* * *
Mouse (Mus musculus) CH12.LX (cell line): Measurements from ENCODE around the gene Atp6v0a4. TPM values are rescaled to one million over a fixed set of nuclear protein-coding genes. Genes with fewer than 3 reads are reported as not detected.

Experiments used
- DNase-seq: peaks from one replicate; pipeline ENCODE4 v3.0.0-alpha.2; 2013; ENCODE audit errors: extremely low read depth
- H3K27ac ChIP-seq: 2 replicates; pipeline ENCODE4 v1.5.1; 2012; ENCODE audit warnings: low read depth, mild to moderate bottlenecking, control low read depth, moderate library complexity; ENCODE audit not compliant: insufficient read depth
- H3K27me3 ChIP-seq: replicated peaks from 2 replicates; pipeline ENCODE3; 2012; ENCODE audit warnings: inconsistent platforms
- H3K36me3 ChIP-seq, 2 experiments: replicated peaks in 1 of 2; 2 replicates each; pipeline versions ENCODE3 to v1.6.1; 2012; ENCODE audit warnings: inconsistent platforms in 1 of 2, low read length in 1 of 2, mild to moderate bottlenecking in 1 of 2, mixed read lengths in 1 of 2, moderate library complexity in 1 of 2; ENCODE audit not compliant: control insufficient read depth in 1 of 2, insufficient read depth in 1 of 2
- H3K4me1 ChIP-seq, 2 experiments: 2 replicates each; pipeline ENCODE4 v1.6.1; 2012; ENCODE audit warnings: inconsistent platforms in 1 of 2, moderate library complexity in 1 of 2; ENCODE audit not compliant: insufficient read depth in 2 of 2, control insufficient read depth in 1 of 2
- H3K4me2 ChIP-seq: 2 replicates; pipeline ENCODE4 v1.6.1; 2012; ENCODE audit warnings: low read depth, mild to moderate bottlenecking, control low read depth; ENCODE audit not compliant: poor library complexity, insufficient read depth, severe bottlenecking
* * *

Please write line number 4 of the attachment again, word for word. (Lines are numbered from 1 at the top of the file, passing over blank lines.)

- H3K27ac ChIP-seq: 2 replicates; pipeline ENCODE4 v1.5.1; 2012; ENCODE audit warnings: low read depth, mild to moderate bottlenecking, control low read depth, moderate library complexity; ENCODE audit not compliant: insufficient read depth